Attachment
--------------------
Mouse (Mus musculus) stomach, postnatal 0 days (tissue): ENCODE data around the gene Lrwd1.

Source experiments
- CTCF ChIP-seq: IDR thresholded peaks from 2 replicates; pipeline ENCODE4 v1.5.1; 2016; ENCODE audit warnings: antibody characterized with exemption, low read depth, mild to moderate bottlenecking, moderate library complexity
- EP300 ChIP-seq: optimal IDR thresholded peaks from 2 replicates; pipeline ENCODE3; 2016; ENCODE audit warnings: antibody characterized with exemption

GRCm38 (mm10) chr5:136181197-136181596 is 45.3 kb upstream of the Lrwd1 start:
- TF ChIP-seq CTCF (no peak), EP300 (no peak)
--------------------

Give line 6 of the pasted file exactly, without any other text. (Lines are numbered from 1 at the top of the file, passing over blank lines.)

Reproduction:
- TF ChIP-seq CTCF (no peak), EP300 (no peak)